Ellison Harvie contributed to hospital projects in almost every Australian state, including Melbourne’s Mercy Hospital in East Melbourne (1934—36) and the original four multi-storey buildings of the Royal Melbourne Hospital (1936-41).
In 1938 Ellison Harvie was the first woman to graduate with a Diploma of Architectural Design. In 1946 she became the first woman Fellow of the Royal Victorian Institute of Architects.
Education and training
Having undertaken architectural training at Swinburne Technical College, Ellison Harvie was invited by her lecturer Arthur Stephenson to serve her articles in the partnership he had recently established. She joined the firm in 1921, and during her training she travelled to Europe to experience a broader architectural tradition and learn about the latest trends and techniques in architecture and planning.
In 1925 Ellison Harvie returned to work at Stephenson & Meldrum and completed her articles. For the next four years she studied at the University of Melbourne’s Architectural Atelier. In the interwar years the Atelier drew articled students from architectural practices and technical colleges throughout Victoria to prepare for the Royal Victorian Institute of Architects (RVIA) qualifying exams. The Atelier also drew students from interstate: it was here that Margaret Morison came from Perth, studying there like Ellison Harvie from 1925. At the Atelier Ellison Harvie won both the University of Melbourne’s Atelier award and the President’s Prize for best student work in 1927.
In 1938 Ellison Harvie was the first woman to graduate with a Diploma of Architectural Design.
Photo from John Shaw Sir Arthur Stephenson, Australian Architect CS&T Pty Ltd, 1987
On her registration with the Royal Victorian Institute of Architects in 1926, Ellison Harvie was appointed architect in charge of a major project, the Jessie MacPherson wing of the Queen Victoria Hospital in Lonsdale Street, Melbourne. This was a ‘meteoric rise for an architect who had begun her training in 1920’, yet she was a calm and reserved person, a quiet achiever. The firm of Stephenson and Meldrum gained an international reputation in hospital architecture combining a simple modern aesthetic with innovative functional relationships and introducing new technologies.
The practice was restructured and renamed Stephenson & Turner in 1937 and a Sydney office was established. As a result of these changes and her demonstrated abilities, Ellison Harvie was made an associate of the new partnership and given responsibility for running the Melbourne headquarters. She worked on every Stephenson & Turner hospital project in Melbourne and Sydney throughout the 1930s and war years. The demands of World War II meant she effectively ran both the practice and the project, extending her interests in office management, qualifying as an accountant and developing a form of building contract that could adjust to economic instability.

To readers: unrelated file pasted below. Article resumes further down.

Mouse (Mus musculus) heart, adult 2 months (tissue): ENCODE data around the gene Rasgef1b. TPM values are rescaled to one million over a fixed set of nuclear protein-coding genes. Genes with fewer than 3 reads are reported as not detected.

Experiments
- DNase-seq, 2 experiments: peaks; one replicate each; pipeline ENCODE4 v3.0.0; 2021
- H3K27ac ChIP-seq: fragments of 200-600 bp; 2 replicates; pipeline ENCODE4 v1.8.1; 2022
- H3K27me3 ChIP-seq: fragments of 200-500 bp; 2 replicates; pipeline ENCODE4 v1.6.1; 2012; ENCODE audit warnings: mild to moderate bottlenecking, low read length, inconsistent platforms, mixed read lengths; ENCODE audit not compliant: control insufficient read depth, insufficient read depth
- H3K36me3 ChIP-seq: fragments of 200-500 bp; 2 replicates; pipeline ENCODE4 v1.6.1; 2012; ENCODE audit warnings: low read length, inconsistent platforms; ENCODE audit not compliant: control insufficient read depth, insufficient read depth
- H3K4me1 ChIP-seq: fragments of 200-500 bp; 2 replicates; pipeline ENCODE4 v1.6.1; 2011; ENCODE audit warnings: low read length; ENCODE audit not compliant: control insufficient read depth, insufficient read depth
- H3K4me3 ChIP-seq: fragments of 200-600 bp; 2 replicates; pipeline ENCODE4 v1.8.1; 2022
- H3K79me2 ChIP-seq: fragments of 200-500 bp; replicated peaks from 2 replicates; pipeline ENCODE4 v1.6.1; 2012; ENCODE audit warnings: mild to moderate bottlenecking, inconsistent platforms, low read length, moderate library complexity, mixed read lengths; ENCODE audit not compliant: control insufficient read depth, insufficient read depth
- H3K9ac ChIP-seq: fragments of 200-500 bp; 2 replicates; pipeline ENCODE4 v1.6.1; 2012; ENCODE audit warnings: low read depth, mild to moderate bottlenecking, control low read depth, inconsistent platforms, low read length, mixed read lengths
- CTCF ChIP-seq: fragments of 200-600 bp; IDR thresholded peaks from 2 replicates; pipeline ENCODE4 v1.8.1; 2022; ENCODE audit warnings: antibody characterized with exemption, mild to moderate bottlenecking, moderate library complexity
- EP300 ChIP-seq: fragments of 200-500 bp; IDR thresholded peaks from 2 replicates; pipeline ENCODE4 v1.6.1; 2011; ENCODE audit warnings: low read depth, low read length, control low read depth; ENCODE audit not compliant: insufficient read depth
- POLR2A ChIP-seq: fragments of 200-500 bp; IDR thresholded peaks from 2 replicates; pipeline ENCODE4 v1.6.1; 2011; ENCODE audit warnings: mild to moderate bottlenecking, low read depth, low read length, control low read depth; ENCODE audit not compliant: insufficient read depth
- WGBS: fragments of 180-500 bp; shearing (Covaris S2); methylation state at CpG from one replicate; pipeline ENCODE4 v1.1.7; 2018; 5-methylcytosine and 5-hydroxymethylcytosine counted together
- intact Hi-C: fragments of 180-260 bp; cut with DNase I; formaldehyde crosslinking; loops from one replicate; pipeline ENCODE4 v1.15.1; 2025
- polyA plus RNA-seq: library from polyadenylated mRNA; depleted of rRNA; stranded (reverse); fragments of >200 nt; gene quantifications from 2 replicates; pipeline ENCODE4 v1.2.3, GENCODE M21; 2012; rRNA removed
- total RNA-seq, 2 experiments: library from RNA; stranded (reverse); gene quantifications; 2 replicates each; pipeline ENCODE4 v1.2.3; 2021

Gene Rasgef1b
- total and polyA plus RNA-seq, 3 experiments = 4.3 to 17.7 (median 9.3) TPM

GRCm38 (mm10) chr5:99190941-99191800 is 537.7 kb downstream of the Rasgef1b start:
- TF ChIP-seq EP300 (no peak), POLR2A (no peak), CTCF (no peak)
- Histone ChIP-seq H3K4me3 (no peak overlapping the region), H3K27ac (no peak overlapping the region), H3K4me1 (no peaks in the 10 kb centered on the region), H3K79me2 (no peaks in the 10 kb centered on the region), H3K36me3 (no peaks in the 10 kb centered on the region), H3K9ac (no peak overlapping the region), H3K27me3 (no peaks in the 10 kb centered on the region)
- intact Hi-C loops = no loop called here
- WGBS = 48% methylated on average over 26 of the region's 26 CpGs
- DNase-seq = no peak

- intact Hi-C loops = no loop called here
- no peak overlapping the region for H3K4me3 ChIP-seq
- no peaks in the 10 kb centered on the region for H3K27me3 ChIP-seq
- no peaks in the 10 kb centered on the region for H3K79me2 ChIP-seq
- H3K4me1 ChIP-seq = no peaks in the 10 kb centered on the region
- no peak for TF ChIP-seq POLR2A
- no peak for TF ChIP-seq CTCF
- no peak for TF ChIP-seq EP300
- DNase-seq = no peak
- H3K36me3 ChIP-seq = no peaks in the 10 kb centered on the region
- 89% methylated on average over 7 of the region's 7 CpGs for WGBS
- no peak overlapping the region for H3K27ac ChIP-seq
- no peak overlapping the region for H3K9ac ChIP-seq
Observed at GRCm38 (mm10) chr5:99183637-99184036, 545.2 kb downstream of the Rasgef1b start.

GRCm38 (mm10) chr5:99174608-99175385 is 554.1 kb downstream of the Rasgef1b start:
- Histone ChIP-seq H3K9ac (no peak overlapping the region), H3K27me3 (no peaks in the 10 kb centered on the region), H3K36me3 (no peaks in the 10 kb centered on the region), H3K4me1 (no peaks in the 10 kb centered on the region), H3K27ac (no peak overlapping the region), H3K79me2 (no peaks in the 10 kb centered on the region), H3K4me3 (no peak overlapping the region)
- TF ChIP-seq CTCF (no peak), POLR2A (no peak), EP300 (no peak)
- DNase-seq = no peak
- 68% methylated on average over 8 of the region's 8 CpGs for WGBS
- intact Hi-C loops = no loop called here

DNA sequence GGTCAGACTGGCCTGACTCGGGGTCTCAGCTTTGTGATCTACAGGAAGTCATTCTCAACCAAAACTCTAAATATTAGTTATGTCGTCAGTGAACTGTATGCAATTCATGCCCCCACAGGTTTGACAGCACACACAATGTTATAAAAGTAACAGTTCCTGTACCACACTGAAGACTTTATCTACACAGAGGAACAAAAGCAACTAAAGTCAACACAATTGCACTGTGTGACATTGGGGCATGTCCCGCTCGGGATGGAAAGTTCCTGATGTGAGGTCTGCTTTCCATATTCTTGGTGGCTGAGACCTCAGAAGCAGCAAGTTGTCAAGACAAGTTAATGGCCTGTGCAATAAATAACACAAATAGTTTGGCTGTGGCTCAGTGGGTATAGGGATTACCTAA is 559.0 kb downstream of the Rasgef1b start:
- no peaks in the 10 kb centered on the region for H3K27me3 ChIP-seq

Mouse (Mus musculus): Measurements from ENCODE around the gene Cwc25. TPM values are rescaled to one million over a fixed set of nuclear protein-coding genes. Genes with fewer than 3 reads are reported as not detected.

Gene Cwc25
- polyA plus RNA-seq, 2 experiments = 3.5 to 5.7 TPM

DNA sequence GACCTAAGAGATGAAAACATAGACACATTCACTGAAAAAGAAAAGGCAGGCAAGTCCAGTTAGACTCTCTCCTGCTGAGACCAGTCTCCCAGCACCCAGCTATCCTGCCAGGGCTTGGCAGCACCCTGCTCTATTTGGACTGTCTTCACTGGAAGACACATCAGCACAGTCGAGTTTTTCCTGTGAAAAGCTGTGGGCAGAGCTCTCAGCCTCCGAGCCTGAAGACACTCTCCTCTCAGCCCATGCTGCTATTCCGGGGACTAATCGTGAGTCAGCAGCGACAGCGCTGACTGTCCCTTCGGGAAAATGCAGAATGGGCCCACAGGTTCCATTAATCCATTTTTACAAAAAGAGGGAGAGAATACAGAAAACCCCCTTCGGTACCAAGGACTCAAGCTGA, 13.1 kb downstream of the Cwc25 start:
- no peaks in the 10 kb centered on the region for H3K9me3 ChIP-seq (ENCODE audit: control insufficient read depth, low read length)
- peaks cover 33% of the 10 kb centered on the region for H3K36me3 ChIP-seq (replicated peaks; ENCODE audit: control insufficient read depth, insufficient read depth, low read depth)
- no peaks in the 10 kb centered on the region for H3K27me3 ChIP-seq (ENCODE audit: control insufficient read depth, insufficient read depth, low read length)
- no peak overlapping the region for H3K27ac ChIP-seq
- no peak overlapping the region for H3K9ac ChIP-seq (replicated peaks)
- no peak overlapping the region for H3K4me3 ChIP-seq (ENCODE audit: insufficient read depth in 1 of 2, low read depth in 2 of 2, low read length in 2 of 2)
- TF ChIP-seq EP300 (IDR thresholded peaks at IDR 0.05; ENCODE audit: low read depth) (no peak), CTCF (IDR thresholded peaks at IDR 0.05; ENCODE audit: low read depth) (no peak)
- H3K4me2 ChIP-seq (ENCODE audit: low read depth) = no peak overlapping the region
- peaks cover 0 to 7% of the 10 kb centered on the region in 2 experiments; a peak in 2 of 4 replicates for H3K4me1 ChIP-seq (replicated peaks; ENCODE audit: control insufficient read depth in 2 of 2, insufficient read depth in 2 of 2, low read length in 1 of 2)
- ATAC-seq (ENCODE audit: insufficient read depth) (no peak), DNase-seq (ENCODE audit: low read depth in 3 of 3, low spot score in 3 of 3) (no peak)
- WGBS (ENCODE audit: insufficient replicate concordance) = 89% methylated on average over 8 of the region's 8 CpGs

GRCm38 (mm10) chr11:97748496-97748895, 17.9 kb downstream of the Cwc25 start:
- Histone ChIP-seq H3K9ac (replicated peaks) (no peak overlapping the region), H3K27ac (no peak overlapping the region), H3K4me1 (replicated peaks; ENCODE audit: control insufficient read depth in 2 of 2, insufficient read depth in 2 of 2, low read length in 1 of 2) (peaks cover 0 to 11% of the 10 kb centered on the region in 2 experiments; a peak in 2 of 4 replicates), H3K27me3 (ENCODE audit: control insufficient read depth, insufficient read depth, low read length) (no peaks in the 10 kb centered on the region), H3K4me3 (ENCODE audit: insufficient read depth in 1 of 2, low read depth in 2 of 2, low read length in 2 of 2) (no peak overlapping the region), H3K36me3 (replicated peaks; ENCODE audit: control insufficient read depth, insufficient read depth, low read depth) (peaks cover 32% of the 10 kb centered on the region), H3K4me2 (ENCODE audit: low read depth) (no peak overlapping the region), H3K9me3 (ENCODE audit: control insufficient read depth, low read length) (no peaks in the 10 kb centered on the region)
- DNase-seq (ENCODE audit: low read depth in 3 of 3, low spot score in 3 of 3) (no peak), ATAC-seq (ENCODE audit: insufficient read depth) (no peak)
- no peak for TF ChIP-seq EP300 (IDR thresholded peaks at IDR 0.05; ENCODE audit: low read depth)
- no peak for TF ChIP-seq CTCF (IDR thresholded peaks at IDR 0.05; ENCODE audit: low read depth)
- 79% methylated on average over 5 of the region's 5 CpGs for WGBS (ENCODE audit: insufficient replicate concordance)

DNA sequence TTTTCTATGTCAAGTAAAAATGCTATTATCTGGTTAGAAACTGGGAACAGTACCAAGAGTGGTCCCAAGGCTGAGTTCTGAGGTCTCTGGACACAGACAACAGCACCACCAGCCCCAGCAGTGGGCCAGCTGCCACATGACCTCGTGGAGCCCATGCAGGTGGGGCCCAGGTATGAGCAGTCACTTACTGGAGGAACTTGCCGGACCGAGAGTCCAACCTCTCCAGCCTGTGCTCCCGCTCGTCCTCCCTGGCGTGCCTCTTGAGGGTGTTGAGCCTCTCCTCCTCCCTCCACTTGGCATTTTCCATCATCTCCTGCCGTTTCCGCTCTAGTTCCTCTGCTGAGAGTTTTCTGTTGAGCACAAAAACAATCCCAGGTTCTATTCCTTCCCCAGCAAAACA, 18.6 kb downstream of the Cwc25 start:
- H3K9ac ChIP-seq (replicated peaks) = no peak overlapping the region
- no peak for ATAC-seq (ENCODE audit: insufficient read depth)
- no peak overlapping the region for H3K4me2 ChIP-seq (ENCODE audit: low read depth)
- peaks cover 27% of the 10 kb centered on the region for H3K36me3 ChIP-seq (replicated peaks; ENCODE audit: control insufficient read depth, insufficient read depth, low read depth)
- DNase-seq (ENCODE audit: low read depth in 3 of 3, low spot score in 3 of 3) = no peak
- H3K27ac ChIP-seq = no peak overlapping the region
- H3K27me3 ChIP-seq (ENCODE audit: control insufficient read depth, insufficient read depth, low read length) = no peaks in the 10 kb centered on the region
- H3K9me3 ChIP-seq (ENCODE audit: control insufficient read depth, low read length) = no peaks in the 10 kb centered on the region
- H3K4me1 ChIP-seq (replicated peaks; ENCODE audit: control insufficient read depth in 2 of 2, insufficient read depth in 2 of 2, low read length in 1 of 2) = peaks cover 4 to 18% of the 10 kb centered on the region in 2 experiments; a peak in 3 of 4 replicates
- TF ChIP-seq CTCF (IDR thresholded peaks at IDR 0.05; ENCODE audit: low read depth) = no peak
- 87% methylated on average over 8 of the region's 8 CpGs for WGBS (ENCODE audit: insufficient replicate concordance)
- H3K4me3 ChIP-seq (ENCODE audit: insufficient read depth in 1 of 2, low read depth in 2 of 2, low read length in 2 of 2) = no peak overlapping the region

In 1946 she was made a partner of the firm, the only Australian women to achieve this status in a large architectural firm before 1950 – Beatrice Hutton had been a partner in a smaller Sydney firm in 1930-33.
Ellison Harvie sat on RVIA committees from 1929 and, in 1942, was the first woman to be elected to an Australian Architectural Institute council. In 1946 she became the first Australian woman Fellow in Architecture when she was elected a Fellow to the RVIA. She was also a member of the Royal Institute of British Architects and, later, a life fellow of the Royal Australian Institute of Architects.
Ellison Harvie had a strong International Modernism philosophy of design as demonstrated by Melbourne’s Lyceum Clubrooms, one of her few private commissions. She undertook many study tours to Europe and USA seeking out the best new developments especially in her own fields of hospital and aged care design. She developed a high public profile as a successful female architect who was not engaged in domestic architecture (the more usual province for women architects). She was often interviewed and quoted on her views, for instance her conviction that architecture was a cooperative enterprise. She made a strong contribution to architectural education, serving on the RVIA’s Board of Architectural Education (1946-56) and on the board of the University of Melbourne’s faculty of architecture (1945-73).
Later life and other interests
Ellison Harvie was a member of a number of organisations including the Lyceum Club, the Melbourne Soroptomist Club, the Royal Society of Arts, London, and the Victorian Artists Society. She enjoyed landscape painting, chess and golf and had a working knowledge of several languages.
Ellison Harvie died in Melbourne on 27 September 1984.
Early life & education
Ellison Harvie was born on 18 May 1902. She became fascinated as a child with the idea of architecture and was supported by her father in this unusual ambition. She began her architectural training in 1920 at Swinburne Technical College after trying unsuccessfully to gain employment as an articled assistant in an architectural practice in Melbourne.
Contributed by Libby Coates
Edquist, Harriet, ‘Harvie, Edythe Ellison (1902–1984)’, Australian Dictionary of Biography
Goad, Philip, Rowan Wilken & Julie Willis Australian modern : the architecture of Stephenson & Turner Melbourne University Publishing, 2004